This Sunday, December 5, Venezuelan opposition leader Julio Borges took to his Twitter account to express his disagreement with the “management” of Juan Guaidó and his fictitious “government.” Through a Twitter thread, Borges described what he will do starting this Tuesday. All this comes two weeks after the crushing defeat that the hard right opposition suffered in the November 21 regional elections.
This move represents a separation of Borges from what the opposition used to call “the interim government” headed by Guaidó. Now a number of those involved in that imaginary government classify it as not very transparent in terms of the management of the assets and resources they robbed from the Venezuelan people. This is based on a report by a “world-renowned NGO” that, according to Borges himself, reveals Guaidó’s lack of accountability.
“We do not believe that we will continue to be part of a structure that, unfortunately, has used assets of Venezuelans for personal purposes and for personal gain—the case of Monómeros is an example,” wrote Borges.
— REDRADIOVE (@RedRadioVe) December 5, 2021
Evading his own responsibility
Borges is abandoning Guaidó and the strategy charged with corruption and robbery of the nation, that they called “resistance,” detaching himself from what happened with CITGO and Monómeros, and pointing a finger at the “interim government,” asserting that “it has become more of a problem than a solution.” Borges does this without assuming the responsibilities for the foreign-imposed coercive and unilateral measures that have been promoted and requested by this sector of the opposition that have harmed the Venezuelan people so much, whom the opposition, from abroad, now intend to rule.
It is worth remembering that Julio Borges was a key figure at the time of Guaidó’s self-proclamation in a public square in Caracas in 2019. Guaidó himself appointed Borges as commissioner of foreign relations, a sort of fake Venezuelan foreign affairs minister.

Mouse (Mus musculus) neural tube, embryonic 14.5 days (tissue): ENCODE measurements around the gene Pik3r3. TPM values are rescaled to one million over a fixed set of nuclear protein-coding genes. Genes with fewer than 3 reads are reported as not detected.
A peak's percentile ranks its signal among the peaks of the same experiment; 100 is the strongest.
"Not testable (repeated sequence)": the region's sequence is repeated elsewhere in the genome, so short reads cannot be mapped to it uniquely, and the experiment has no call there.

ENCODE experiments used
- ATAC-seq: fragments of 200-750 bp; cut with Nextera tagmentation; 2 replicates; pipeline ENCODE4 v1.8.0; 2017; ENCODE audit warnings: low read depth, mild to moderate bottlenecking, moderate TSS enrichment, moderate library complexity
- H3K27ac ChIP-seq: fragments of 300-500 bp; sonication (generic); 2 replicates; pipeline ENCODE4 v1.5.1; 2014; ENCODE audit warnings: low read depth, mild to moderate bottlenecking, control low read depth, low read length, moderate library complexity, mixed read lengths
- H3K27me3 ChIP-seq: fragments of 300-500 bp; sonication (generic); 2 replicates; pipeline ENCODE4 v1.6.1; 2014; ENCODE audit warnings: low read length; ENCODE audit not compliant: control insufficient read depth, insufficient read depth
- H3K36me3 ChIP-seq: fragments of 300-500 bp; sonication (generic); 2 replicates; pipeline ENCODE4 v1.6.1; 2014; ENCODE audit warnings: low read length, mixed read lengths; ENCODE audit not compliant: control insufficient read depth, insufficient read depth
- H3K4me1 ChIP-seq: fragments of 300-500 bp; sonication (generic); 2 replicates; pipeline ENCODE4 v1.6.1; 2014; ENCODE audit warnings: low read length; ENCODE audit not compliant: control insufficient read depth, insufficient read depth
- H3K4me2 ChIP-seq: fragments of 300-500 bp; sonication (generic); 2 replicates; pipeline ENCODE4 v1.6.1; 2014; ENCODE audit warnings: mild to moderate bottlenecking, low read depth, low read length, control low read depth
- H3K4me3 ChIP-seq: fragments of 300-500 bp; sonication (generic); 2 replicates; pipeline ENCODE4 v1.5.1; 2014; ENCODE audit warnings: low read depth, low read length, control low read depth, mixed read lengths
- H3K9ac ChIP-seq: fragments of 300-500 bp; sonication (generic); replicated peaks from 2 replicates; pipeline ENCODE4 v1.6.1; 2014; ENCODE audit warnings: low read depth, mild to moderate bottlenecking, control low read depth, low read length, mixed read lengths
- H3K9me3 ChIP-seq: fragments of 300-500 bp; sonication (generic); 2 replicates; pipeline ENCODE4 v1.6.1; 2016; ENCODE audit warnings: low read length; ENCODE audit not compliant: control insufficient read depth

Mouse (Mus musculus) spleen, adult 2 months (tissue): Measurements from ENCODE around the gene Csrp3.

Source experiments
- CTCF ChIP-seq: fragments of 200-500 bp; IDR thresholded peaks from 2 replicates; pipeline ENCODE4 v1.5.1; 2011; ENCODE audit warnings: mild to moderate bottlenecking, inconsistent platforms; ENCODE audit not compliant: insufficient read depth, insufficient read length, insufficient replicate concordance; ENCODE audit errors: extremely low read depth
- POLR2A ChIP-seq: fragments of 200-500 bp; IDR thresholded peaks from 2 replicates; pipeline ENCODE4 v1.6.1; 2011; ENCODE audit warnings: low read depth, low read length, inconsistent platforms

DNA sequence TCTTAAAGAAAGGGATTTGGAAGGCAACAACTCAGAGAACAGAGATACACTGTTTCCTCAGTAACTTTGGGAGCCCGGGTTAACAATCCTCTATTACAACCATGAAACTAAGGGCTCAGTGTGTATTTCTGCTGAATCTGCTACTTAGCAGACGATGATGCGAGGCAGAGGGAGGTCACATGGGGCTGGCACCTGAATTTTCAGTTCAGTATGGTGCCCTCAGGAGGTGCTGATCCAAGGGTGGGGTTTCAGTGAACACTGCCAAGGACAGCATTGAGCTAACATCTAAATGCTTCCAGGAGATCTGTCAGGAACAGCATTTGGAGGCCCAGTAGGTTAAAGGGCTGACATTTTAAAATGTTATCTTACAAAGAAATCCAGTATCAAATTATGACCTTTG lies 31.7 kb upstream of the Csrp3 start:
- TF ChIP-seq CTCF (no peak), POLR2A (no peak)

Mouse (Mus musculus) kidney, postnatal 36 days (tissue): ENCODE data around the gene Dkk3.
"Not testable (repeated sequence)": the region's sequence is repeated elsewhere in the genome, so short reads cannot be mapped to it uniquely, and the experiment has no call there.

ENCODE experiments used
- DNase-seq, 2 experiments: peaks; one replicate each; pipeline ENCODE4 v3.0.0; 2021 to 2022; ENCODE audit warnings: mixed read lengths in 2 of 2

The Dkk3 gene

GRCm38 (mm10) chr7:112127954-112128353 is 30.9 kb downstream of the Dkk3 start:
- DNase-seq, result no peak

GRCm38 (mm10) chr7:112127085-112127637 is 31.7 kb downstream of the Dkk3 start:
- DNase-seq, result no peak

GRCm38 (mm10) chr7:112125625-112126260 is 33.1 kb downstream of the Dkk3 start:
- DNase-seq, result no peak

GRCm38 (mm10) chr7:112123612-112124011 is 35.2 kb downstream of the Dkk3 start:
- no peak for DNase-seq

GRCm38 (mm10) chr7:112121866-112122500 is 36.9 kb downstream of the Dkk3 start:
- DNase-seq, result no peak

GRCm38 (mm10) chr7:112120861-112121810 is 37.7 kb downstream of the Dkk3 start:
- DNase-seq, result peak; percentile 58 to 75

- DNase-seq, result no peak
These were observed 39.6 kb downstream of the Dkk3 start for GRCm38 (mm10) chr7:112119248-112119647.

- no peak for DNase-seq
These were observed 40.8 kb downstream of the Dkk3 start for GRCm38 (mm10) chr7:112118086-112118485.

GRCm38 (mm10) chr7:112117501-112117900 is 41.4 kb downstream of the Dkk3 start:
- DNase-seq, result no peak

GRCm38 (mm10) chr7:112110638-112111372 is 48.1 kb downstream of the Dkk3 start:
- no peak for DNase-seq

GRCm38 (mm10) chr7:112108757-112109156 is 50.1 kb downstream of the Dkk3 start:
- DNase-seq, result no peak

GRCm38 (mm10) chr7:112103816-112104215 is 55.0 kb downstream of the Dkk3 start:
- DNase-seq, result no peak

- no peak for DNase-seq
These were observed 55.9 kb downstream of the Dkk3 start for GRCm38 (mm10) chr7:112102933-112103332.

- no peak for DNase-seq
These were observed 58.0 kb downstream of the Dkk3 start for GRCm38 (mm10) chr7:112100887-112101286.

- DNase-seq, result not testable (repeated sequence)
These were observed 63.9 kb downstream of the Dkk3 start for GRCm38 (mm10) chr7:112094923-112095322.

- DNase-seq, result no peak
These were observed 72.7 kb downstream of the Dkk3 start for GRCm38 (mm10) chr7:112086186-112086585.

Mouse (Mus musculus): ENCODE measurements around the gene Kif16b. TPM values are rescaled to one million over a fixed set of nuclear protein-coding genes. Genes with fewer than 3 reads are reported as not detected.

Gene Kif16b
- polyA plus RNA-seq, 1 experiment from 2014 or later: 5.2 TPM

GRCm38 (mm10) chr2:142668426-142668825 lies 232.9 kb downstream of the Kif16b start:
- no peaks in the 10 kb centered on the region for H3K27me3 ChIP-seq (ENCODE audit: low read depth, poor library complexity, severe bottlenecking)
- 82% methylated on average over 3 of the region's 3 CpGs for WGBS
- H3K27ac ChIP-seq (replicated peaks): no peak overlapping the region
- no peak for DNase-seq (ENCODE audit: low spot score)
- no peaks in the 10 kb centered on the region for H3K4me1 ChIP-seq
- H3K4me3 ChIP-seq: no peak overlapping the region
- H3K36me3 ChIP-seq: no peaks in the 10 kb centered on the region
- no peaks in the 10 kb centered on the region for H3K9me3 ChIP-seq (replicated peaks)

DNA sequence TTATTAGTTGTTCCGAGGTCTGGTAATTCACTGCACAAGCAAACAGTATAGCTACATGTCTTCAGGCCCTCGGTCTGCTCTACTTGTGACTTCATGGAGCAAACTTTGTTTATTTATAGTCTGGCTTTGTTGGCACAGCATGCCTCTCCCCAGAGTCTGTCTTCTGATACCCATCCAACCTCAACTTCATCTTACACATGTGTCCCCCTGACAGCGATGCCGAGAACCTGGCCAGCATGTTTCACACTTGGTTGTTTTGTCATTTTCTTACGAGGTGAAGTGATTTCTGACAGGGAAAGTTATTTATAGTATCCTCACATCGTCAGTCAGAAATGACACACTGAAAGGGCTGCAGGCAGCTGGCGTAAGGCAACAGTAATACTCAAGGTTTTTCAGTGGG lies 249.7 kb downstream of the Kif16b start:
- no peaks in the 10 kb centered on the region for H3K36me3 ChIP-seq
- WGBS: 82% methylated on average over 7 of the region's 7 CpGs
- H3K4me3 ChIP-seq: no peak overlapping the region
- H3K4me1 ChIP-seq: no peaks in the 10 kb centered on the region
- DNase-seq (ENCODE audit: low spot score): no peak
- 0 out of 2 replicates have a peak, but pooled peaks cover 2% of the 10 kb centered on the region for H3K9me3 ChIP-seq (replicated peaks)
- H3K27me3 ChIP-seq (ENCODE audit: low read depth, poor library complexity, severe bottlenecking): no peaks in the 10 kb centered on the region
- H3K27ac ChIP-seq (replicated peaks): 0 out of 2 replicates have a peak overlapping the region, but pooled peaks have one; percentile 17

Now Borges wants a total disappearance of the interim government, because he considers that at this point it has not been able to overthrow the legitimate government of Nicolás Maduro. “There is no route, there is no unity and there is no strategy,” Borges said.
Se fue del interinato.
Julio Borges, renunció a su posición.
"Pensamos que el interino debe desaparecer".
A diferencia de su propio partido, porque me informan que en Primero Justicia están dispuestos a apoyar la continuidad de @jguaido en enero.
— Carla Angola TV (@carlaangola) December 5, 2021
“We have lost international support,” lamented Borges, “because there have been contradictions, errors, and that has caused the world to put the Venezuelan case in cold storage.” This is in addition to the clear and rather public confrontation going on between Leopoldo López and Henrique Capriles regarding the handling of the opposition in the country—an obvious new crisis in the opposition.
Many analysts in Venezuela have been talking in recent weeks about December and the first week of January as the deadline for Guaidó’s imaginary government, and Borges latest statements seem to point in that direction. However, Carla Angola, an extreme-right Venezuelan journalist based in Miami, posted a tweet claiming that irrespective of whatever Borges says, his party Primero Justicia is still committed to continuing support for former deputy Guaidó. Carla Angola is alleged to be a paid journalist at the service of the failed Guaidó project.
Featured image: Former deputy Guaidó (left) and his fake “foreign affairs minister” Julio Borges (right), both stars of the failed US-led “regime”-change operation against President Maduro. Photo: El Muro de la Fama
(RedRadioVE) by Victoria Torres, with Orinoco Tribune content
Translation: Orinoco Tribune